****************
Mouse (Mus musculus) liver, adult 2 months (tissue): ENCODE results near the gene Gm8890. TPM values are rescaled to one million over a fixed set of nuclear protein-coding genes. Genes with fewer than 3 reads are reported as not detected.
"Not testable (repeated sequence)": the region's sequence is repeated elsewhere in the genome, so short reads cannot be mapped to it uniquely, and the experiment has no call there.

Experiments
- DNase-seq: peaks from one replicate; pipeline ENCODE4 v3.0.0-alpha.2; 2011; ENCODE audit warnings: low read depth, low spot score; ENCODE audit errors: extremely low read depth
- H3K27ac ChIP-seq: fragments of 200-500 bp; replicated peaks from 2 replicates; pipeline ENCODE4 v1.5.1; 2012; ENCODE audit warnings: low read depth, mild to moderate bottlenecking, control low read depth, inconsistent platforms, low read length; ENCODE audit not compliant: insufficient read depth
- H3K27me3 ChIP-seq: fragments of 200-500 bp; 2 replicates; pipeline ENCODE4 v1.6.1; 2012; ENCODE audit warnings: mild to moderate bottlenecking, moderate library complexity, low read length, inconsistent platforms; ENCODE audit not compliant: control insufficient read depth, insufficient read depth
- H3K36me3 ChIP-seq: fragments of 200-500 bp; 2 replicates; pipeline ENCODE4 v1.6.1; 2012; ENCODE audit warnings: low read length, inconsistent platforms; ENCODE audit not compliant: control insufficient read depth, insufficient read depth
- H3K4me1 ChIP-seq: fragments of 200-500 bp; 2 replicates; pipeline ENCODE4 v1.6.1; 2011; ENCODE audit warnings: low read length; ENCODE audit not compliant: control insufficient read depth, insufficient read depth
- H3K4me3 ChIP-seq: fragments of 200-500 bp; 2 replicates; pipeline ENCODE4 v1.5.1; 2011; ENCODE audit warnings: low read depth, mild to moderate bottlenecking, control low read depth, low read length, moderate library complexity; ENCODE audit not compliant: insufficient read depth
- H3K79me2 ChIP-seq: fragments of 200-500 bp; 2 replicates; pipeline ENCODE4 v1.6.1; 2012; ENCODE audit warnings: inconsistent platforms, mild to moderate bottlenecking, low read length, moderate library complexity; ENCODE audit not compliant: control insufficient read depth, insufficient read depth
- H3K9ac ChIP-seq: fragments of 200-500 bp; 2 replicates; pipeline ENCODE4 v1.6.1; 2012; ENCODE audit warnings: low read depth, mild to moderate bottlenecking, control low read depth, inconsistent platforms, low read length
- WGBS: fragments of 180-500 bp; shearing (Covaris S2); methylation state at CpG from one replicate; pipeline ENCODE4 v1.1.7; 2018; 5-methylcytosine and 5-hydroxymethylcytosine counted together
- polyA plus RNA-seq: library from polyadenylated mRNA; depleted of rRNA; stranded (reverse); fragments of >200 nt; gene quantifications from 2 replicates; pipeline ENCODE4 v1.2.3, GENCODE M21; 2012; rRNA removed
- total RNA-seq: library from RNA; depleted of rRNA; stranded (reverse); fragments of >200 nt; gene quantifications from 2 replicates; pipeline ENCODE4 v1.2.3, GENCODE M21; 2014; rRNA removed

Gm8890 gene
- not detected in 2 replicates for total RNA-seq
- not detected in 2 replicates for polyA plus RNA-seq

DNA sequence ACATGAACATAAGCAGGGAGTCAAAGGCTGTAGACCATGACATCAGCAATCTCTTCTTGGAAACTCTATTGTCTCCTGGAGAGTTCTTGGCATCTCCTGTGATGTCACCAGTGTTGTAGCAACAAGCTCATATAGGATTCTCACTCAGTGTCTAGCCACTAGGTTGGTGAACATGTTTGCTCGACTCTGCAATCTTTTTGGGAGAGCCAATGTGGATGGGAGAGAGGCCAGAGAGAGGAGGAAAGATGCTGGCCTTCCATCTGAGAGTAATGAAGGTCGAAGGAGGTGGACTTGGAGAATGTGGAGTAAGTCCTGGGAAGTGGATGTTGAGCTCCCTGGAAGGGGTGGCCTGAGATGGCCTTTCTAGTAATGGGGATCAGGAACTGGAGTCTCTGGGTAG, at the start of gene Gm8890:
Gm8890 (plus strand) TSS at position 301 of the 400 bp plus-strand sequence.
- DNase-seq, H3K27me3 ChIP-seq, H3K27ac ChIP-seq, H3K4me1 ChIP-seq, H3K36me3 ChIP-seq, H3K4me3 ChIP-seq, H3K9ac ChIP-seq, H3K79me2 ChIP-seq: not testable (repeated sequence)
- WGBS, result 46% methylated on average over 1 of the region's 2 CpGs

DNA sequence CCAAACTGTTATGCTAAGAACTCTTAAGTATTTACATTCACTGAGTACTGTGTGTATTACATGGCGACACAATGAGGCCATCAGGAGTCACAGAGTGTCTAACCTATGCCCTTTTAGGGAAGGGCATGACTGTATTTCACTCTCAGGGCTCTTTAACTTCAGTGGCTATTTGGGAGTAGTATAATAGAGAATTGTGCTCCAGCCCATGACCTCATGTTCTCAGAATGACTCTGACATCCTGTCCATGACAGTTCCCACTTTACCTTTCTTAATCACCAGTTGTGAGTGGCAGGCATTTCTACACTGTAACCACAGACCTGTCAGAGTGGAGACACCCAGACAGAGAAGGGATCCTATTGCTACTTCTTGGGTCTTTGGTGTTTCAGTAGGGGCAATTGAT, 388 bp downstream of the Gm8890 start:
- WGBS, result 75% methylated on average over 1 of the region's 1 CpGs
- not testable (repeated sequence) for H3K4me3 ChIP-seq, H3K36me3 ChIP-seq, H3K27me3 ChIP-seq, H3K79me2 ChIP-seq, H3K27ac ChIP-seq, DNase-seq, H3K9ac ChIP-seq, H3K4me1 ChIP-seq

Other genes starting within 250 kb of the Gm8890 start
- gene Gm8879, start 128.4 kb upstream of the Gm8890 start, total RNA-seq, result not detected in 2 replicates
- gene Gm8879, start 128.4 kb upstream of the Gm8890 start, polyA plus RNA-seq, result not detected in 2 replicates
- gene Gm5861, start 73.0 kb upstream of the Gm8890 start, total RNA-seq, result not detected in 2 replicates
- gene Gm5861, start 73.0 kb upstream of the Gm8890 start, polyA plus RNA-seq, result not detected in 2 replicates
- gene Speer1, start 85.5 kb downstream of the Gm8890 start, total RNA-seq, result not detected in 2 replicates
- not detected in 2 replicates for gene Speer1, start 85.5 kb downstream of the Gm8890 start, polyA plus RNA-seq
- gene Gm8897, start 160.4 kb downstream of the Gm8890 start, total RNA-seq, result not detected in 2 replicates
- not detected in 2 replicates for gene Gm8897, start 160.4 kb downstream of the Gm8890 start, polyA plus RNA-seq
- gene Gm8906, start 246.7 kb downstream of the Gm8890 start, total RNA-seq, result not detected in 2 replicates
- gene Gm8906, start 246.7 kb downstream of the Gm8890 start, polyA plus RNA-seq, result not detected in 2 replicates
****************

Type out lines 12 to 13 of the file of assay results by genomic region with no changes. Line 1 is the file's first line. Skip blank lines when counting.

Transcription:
- WGBS: fragments of 180-500 bp; shearing (Covaris S2); methylation state at CpG from one replicate; pipeline ENCODE4 v1.1.7; 2018; 5-methylcytosine and 5-hydroxymethylcytosine counted together
- polyA plus RNA-seq: library from polyadenylated mRNA; depleted of rRNA; stranded (reverse); fragments of >200 nt; gene quantifications from 2 replicates; pipeline ENCODE4 v1.2.3, GENCODE M21; 2012; rRNA removed